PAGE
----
About 15 months ago, the Steelers drafted cornerback Artie Burns in the first round of the 2016 NFL Draft, much to the chagrin of many fans. The pick was met here, at Behind the Steel Curtain, with a nearly even, three-way mix of joy, disdain, and cries of, “...who?”
It wasn’t until just about 24 hours before the draft that Burns was even meaningfully connected as a possible pick for the Steelers. The other cornerbacks connected with Pittsburgh — Eli Apple and William Jackson III, mostly — were gone, with Jackson being taken one pick prior by the rival Cincinnati Bengals. Some in Steeler Nation saw it as an intentional slight by the Bengals, as ridiculous as that notion may seem.
I, myself, felt Burns was a solid pick, but questioned if it would be the right pick. The answer, as it turned out, was a resounding “heck, yeah!”
As Burns settles into his second training camp at St. Vincent College, three main story lines have emerged. The first is that he is seeing a lot more man coverage looks in year two. The second is that the plan appears to be to have him shadow teams’ top receivers this year, a role that was last filled by former cornerback Ike Taylor, with great success.
The third is a continuation — perhaps even a mild reversal — of a storyline from his first camp. A year ago, Burns spent most of camp being beaten by Antonio Brown in ways that would make a rented mule think, “wow, that’s harsh.”
Fast-forward to 2017, and the story is a little different. Burns is still giving up catches to Brown but, then again, so does everyone else who tries to cover him. Every. Single. One. The difference is that Brown is making most of those catches despite excellent coverage. Getting outplayed by Brown is slightly more certain than death or taxes. And, according to the reports out of camp, Burns is actually getting his share of wins when covering the guy who is almost universally viewed as the best receiver in football right now. That, in and of itself, is a pretty great story.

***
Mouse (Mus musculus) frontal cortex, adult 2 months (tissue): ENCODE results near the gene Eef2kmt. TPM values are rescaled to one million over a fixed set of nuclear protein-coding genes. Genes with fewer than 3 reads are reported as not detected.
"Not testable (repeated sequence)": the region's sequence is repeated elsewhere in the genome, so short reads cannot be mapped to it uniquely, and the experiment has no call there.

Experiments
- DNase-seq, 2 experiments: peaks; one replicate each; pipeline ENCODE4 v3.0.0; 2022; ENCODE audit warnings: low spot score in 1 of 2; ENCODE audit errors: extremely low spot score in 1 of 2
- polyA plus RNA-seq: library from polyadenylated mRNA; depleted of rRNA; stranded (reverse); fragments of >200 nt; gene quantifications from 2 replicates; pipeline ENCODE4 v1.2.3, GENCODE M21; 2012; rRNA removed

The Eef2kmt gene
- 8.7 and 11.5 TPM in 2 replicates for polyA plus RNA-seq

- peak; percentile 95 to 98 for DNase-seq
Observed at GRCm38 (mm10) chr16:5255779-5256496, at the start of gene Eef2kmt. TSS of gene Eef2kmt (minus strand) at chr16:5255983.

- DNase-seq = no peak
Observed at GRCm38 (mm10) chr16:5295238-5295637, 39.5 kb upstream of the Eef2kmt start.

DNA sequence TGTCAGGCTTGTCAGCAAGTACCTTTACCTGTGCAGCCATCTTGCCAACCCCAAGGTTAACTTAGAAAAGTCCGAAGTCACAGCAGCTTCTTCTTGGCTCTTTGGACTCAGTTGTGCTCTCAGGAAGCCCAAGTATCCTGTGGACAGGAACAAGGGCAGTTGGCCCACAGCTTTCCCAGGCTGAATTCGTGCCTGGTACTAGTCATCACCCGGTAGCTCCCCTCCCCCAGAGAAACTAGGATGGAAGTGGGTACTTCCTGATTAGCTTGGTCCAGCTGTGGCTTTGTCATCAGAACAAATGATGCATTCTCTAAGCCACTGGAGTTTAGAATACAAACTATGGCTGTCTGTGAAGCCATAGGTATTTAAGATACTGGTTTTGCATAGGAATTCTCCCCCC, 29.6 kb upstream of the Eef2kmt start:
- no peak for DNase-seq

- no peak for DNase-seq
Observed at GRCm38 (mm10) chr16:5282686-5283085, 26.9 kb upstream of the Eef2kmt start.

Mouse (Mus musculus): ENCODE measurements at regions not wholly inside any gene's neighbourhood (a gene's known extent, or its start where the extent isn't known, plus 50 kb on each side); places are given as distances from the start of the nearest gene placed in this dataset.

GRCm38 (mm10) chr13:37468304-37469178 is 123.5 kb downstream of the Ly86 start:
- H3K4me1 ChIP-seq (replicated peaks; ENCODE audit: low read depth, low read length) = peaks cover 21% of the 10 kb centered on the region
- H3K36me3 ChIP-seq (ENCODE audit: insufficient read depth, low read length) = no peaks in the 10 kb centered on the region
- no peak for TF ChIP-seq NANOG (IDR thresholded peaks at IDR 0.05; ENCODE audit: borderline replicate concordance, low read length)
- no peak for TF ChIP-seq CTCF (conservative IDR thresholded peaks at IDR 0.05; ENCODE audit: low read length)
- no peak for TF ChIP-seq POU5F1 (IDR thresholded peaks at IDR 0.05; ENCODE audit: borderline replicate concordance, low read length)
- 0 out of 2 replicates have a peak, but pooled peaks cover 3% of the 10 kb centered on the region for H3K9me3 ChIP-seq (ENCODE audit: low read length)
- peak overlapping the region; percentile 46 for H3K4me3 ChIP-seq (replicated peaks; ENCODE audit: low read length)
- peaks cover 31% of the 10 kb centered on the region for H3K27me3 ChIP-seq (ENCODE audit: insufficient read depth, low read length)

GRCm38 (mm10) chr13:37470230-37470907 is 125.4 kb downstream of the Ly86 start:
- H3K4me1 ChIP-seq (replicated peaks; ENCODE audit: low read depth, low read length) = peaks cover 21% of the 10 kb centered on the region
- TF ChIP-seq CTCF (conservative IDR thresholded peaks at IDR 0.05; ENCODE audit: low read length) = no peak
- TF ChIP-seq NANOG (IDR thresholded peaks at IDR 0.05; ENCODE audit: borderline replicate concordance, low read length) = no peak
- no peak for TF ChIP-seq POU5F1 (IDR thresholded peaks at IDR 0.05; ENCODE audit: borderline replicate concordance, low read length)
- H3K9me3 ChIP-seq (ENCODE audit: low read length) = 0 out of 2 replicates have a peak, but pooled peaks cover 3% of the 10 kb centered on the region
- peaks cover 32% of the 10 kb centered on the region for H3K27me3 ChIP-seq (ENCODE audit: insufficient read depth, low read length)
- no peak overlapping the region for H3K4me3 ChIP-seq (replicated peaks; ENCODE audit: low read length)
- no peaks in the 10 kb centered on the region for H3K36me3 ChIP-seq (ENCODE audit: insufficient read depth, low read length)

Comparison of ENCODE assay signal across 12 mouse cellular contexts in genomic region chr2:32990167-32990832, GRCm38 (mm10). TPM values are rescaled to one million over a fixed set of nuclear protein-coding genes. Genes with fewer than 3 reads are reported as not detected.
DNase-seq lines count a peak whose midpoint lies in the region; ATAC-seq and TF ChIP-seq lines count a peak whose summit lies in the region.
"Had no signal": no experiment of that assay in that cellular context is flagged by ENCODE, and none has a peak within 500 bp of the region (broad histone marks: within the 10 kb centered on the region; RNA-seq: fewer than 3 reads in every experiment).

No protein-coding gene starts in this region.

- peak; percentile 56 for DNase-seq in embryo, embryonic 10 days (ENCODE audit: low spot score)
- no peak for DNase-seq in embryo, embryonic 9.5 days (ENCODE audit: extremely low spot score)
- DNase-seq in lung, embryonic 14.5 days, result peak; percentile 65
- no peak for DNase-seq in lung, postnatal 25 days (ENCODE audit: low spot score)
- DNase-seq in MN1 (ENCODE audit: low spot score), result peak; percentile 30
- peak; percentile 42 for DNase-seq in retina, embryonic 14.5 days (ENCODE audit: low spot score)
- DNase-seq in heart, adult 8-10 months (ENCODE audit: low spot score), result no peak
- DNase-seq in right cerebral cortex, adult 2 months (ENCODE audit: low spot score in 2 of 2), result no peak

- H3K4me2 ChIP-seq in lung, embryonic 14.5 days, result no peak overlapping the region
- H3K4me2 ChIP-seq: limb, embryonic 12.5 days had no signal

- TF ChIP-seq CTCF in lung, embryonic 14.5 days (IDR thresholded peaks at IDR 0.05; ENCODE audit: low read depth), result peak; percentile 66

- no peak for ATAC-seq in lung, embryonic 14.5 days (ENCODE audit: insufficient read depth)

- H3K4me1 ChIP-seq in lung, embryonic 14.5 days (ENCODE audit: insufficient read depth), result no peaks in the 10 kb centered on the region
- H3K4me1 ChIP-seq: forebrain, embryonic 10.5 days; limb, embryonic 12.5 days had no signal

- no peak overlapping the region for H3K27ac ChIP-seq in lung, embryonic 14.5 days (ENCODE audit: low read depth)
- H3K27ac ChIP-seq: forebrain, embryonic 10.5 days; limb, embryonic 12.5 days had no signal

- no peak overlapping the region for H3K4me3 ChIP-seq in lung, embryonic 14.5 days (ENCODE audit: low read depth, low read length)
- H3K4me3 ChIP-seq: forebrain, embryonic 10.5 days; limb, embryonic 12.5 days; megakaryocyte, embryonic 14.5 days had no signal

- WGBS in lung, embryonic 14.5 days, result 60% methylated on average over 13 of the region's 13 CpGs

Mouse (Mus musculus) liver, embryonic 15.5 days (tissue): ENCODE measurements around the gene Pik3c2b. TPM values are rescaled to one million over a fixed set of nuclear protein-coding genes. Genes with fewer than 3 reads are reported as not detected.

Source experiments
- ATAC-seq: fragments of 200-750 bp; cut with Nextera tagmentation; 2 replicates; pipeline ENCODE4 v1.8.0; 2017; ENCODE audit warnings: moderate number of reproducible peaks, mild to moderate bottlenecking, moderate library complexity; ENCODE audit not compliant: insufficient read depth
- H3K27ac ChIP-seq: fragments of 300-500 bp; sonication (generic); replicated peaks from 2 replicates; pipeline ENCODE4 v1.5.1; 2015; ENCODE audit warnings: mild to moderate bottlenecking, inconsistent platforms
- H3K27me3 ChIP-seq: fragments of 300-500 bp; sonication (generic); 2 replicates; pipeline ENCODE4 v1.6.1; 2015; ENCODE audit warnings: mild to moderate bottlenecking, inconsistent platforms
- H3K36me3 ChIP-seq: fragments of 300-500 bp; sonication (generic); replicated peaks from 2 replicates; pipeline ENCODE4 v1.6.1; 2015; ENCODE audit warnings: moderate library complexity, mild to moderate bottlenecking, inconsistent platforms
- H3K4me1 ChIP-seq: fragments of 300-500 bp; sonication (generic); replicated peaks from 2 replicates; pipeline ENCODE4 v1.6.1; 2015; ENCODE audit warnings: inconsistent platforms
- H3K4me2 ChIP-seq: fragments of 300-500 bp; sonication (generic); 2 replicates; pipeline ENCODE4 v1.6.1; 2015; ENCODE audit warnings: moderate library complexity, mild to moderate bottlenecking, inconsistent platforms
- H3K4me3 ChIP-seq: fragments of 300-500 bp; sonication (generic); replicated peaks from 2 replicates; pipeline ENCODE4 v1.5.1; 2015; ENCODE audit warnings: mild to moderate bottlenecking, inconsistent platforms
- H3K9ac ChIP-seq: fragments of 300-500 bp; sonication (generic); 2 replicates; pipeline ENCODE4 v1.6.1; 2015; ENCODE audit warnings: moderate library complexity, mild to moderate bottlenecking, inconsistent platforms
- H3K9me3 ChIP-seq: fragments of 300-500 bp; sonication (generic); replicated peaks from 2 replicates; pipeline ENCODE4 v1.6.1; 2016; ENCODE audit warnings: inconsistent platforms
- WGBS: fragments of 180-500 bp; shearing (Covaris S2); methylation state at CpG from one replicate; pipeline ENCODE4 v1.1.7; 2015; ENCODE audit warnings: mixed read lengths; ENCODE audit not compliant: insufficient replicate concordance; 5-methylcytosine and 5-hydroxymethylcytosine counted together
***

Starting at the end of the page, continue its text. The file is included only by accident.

Burns had a rocky start in 2016, but he finished well, and that’s about the best you can hope for from any rookie who eventually becomes a starter before their inaugural season draws to a close. In fact, despite starting just three games last season, the young corner ended up with the 20th-most passes defended, at 13. No one ahead of him on the list had fewer than nine starts. His three interceptions were good for a tie for 31st place. Again, he had the fewest starts in the group, by far. And his 51 tackles ranked 18th among all cornerbacks.
In 2017, Burns is going to be counted on as the number-one corner for the Steelers, a role he both relishes, and has earned. For the record, no rookie cornerback had more interceptions than Burns’ three. Only two other rookie corners — Hargreaves and Jalen Ramsey — had more tackles, and only Ramsey had more pass breakups.
Simply put, Burns came in with a general acknowledgement that he was raw and would take time to develop, and ended the season with one of the best all-around performances for a cornerback, at least in key statistics. He had his bad moments — missed tackles, blown assignments — but he learned from them and improved. Now, just a half a year since his first season ended, he’s back in Pittsburgh, ramping up for his second year.
This time, though, he’s being counted on as a leader. As long as he keeps winning an occasional matchup with Brown during training camp, the expectations will only grow.
He looks more than capable of living up to them.